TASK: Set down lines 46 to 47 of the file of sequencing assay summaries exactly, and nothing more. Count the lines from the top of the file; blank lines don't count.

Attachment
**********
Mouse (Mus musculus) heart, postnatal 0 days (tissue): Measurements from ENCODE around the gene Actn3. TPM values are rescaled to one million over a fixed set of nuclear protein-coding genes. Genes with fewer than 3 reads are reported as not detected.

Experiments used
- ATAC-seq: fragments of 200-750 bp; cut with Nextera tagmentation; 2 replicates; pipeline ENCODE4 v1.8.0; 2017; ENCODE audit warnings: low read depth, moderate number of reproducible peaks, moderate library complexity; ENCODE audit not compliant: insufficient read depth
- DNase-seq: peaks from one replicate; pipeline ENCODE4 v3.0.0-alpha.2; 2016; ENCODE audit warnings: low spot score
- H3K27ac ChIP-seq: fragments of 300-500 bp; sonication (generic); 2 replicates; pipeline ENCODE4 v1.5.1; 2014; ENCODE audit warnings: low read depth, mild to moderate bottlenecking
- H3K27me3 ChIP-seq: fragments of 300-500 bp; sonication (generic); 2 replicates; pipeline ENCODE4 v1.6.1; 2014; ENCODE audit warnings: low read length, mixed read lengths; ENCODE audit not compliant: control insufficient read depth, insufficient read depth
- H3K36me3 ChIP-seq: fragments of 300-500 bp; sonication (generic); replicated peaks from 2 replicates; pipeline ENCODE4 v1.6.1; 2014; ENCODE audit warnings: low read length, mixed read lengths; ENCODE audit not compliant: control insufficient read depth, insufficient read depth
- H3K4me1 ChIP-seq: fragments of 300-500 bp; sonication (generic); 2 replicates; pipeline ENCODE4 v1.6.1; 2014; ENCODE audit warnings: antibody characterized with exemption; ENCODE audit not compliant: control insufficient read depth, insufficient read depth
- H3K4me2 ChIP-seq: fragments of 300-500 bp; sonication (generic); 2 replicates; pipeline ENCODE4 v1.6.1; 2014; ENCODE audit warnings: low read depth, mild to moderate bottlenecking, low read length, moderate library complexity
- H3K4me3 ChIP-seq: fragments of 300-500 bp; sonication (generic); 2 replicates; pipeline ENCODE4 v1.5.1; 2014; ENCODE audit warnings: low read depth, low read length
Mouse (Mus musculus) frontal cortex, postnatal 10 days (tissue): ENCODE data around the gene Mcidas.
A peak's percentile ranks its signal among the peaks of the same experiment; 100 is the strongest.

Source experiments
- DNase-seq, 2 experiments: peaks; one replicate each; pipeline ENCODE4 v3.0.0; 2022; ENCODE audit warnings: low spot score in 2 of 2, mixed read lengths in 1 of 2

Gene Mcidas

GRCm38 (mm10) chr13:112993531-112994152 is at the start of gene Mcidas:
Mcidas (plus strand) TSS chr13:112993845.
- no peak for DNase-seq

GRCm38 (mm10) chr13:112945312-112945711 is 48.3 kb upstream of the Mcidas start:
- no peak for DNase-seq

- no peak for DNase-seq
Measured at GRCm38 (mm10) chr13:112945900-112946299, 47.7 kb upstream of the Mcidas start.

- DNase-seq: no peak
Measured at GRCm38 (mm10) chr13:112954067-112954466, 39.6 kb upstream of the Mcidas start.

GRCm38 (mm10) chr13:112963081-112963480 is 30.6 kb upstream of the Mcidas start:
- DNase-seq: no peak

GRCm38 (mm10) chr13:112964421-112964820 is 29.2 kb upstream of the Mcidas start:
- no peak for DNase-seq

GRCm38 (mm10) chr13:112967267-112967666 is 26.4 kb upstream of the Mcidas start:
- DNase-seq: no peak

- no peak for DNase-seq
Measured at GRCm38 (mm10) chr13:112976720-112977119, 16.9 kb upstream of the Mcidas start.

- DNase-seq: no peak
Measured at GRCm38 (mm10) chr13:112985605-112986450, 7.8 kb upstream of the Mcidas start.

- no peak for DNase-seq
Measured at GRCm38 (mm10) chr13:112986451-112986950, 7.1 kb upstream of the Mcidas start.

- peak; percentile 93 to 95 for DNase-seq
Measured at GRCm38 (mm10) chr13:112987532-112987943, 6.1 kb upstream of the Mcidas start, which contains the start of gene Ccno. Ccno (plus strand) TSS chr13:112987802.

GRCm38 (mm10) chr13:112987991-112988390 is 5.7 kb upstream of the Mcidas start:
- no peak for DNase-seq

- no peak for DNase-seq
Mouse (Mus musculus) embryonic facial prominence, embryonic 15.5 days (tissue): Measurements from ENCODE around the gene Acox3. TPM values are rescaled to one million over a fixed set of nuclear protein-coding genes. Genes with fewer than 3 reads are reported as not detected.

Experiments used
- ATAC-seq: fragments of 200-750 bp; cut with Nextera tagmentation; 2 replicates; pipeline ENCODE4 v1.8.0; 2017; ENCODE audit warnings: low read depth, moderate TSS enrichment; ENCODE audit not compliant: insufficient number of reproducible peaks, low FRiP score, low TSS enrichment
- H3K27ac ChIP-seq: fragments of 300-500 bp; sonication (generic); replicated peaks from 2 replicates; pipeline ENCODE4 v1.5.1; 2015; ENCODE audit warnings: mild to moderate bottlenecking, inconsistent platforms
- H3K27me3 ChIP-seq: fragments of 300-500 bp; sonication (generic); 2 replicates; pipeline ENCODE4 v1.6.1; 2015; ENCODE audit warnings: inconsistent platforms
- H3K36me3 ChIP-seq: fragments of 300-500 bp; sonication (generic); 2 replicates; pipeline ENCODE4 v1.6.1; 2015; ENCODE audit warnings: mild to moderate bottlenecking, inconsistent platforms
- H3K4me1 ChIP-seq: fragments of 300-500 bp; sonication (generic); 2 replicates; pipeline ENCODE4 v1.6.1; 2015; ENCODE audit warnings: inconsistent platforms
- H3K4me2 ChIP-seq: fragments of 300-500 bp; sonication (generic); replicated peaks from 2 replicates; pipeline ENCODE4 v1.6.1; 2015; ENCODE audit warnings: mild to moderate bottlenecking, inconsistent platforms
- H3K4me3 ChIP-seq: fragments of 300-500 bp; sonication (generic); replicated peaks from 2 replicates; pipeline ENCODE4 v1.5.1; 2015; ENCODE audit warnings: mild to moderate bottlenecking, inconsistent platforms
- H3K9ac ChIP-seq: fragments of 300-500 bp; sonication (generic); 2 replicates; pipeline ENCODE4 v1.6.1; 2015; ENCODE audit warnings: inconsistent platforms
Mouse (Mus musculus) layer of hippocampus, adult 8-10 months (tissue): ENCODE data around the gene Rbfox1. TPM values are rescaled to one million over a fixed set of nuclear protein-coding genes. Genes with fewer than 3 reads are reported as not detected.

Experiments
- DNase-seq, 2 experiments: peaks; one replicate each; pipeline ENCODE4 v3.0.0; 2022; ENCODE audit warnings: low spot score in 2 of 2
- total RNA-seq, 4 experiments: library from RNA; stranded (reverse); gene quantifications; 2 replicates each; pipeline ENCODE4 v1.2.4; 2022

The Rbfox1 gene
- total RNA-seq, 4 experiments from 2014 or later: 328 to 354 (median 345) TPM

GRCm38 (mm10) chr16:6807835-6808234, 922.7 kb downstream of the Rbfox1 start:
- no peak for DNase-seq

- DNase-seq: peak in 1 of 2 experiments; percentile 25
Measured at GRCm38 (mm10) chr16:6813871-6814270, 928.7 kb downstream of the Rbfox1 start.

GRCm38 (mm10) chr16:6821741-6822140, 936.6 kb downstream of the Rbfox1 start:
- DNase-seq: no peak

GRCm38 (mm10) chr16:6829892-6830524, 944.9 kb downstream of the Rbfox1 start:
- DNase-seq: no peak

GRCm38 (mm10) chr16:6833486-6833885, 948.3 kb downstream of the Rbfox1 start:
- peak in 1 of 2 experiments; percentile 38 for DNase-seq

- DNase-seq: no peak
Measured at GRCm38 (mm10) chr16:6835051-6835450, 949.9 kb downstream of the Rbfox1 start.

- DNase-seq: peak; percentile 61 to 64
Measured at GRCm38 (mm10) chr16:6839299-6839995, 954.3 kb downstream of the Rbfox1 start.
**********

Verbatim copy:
- H3K27me3 ChIP-seq: fragments of 300-500 bp; sonication (generic); 2 replicates; pipeline ENCODE4 v1.6.1; 2015; ENCODE audit warnings: inconsistent platforms
- H3K36me3 ChIP-seq: fragments of 300-500 bp; sonication (generic); 2 replicates; pipeline ENCODE4 v1.6.1; 2015; ENCODE audit warnings: mild to moderate bottlenecking, inconsistent platforms